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consumer_confidenceRISMEDIA, July 1, 2009-Some of you may remember a few years back when a Harris Poll survey found that REALTORS(R) were named among the Top 12 Most Trusted Professionals in America. This was several notches below nurses, doctors and pharmacists, but comfortably above attorneys, stockbrokers and sales professionals in a number of other industries. In fact, while sales professionals as a whole rated somewhere midway on the “most trusted” scale, Realtors consistently garnered the top rating among the entire sales group. That is a reassuring statistic to remember at this particular point in time, when our industry is beginning to pick up and dust off after a challenging economic downturn. With several indicators suggesting, the economy is set to rebound, what must we do to polish our image as trusted advisers and restore consumer confidence going forward? In this month’s NAR Power Broker Roundtable, we have gathered a panel of veteran brokers to address this most important issue.

Moderator: Virginia Cook, Special Liaison for Large Firm Relations, NAR

Participants: Jon Coile, President, Champion Realty, Chesapeake Bay, Maryland
Helen Sossa, President, Prudential Palms Realty, Sarasota, Florida.
Vince Leisey, President, Prudential Ambassador Real Estate, Omaha, Nebraska

Vince Leisey: To begin with, I think we need to recognize that consumer confidence fell for a variety of reasons that had nothing to do with our ability as sales professionals. Consumers lost faith because as home prices dropped, equity was eroded. At the same time, unemployment was going up as the stock market was tanking. But we need to remember that, as always, what was a challenge for some became an opportunity for others and I think we’re seeing that opportunity come into its own today.

Helen Sossa: I agree, because pending sales are clearly picking up. We’ve had more unit sales over the last couple of months than in the entire history of our company. People-especially young people-who have good jobs and haven’t overspent the last couple of years are qualifying for some of the best home values available in years. I overheard a conversation the other day between two young women sitting in an airport coffee shop. One of them said the recession was “the best thing that could have happened to her” because it enabled her to buy her first home.

Jon Coile: That is especially true in light of the $8,000 tax credit for first-time buyers. That alone is a confidence booster, and it’s bringing in a lot of buyers who had been waiting on the sidelines. Granted it’s starting things moving at the low end of the market, but we need to capitalize on that activity. No more media doom and gloom. We’re turning that around, meeting actively with reporters and editors to update them on what’s happening. There is plenty of activity now.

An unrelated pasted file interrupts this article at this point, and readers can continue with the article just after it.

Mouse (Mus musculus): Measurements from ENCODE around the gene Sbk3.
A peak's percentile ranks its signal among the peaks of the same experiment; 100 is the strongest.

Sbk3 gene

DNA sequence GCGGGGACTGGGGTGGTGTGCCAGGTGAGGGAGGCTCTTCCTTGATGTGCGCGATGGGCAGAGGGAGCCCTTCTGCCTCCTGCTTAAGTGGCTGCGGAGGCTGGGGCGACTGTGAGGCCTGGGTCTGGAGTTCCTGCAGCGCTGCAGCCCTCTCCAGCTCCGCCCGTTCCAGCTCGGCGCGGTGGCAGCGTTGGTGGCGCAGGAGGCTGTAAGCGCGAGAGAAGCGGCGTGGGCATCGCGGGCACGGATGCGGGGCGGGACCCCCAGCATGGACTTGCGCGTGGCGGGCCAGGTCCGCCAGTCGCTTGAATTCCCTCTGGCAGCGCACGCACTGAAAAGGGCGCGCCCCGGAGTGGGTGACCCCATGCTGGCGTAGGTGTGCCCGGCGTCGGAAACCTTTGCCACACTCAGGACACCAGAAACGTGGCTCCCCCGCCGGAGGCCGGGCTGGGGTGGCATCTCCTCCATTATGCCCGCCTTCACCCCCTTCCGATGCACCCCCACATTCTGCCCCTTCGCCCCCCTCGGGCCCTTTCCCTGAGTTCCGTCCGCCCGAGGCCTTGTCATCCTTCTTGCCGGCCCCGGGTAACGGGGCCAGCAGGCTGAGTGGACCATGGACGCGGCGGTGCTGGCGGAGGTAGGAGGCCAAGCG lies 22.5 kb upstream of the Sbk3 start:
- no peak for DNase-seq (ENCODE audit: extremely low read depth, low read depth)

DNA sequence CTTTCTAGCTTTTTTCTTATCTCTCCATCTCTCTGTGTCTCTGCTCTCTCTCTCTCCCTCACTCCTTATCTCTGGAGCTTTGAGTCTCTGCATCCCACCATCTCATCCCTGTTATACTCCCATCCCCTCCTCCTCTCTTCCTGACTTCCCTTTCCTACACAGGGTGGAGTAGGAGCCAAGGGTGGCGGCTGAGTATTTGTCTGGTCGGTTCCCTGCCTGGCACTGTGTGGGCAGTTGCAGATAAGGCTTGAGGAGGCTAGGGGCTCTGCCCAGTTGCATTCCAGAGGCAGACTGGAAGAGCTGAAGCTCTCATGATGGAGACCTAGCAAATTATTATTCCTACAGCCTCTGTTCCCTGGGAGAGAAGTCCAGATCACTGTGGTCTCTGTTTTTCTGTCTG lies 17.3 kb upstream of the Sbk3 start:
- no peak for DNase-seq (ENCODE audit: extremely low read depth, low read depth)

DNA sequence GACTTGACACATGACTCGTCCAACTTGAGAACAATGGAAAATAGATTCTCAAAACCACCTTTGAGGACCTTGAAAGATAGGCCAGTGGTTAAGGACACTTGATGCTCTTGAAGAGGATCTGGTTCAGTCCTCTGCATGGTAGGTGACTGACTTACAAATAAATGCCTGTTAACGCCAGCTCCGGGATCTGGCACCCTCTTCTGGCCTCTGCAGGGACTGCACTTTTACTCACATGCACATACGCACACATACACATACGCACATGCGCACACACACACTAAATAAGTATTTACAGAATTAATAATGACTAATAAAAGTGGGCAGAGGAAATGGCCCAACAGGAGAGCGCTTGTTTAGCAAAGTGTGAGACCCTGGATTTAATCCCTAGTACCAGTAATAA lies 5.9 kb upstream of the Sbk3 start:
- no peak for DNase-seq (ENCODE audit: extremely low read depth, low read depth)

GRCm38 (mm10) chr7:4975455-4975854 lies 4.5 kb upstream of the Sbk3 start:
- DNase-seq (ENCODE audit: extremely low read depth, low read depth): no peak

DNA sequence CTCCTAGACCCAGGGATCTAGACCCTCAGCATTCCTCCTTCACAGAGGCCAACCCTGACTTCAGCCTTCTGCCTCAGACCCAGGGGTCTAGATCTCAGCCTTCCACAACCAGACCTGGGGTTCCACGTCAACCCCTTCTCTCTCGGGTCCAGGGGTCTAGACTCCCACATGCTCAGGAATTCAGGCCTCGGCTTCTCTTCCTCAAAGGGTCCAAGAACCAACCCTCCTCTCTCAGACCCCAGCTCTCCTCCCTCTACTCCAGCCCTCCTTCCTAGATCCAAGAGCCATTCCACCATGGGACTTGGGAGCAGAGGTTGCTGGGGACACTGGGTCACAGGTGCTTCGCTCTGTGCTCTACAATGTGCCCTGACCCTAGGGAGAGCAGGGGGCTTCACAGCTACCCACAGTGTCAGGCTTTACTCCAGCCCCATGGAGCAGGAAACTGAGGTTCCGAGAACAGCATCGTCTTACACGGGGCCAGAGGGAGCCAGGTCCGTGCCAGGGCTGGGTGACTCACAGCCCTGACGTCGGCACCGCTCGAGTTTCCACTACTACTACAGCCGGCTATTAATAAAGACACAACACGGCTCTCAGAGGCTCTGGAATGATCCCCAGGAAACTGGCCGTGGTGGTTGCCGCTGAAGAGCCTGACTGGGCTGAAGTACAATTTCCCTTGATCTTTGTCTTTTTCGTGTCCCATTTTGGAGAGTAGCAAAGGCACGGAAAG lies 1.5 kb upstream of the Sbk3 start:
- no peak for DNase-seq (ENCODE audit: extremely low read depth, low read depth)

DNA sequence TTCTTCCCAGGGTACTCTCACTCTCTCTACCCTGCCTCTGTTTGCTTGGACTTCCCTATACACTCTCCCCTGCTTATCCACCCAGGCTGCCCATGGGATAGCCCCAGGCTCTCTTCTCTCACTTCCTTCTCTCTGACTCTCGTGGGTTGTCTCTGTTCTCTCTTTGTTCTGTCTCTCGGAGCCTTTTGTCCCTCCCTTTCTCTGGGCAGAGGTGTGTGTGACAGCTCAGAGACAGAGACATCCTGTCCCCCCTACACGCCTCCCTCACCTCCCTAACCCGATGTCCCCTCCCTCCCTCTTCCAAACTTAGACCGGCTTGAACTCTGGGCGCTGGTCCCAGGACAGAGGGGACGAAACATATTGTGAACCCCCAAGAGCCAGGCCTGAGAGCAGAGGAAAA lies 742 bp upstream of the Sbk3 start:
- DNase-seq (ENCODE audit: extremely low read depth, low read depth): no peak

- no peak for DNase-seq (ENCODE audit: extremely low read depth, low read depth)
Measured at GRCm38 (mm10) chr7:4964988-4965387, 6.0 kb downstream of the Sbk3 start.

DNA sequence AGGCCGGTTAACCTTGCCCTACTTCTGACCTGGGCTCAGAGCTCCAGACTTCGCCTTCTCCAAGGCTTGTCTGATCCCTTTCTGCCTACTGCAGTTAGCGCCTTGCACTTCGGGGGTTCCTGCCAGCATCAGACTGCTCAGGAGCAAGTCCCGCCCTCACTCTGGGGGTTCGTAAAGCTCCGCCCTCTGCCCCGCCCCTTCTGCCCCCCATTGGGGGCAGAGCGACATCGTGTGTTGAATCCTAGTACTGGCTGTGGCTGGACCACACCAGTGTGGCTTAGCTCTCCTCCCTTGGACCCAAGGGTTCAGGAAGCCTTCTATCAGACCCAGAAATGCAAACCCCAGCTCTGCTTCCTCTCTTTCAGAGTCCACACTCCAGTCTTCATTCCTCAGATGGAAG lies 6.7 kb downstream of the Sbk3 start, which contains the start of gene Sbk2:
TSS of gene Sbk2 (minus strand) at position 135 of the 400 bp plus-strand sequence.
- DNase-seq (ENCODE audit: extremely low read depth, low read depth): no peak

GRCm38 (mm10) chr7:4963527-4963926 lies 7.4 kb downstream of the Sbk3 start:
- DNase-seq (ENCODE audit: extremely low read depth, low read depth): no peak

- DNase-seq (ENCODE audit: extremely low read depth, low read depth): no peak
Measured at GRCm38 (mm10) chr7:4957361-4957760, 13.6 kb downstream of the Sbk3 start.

VL: The mentality has shifted. Consumers are looking ahead, not back, and as Realtors we need to take that ball and run with it.

HS: That’s true. And there are plenty of ways beyond the federal tax credit to help boost consumer confidence-things like mortgage protection programs that are beginning to pop up, and homeowner counseling and assistance programs we can offer our customers.

JC: But we have to do more than change consumer attitudes, we have to manage the attitudes of our agents. When one of our top producers was lamenting the market a couple of months ago, her branch manager threw some numbers out that made her sit up and take notice. Once she understood the opportunities in the market, she wrote three contracts in three weeks.

Virginia Cook: Does all this activity mean we need to find new ways to reach out to consumers?

JC: I don’t think so. I think the ways to reach out are already in place, and by that I mean the tech revolution. As an industry, we are finally using technology and social networking to be more proactive, to build up our databases, and to be instantly responsive to our clients.

VC: What does that say about our marketing outreach programs?

VL: It means a shift there, too. According to the statistics, reaching a market of 50 million people would take 38 years by radio, 13 years by television, four years on the Internet, and three on iPod-but only two years via Facebook. What does that tell you?

HS: It tells me technology is the new way to win friends and influence people. But we must not lose sight of the fact that consumers trust us, by and large, because we build and sustain relationships. If we combine technology with our well-honed people skills, we can boost consumer confidence off the charts.

VC: Thank you all for your insight on this ongoing challenge. The NATIONAL ASSOCIATION OF REALTORS® (NAR) offers a number of tools and resources to help brokers and their agents communicate the value Realtors bring to the transaction, including the publication “It Pays To Work With A REALTOR®,” available to members for download free of charge as part of the Right Tools, Right Now initiative. In addition, NAR’s Public Awareness Campaign uses a comprehensive mix of television, radio and print advertising to educate consumers about the benefits of homeownership and buying opportunities in a changing real estate market. Learn more at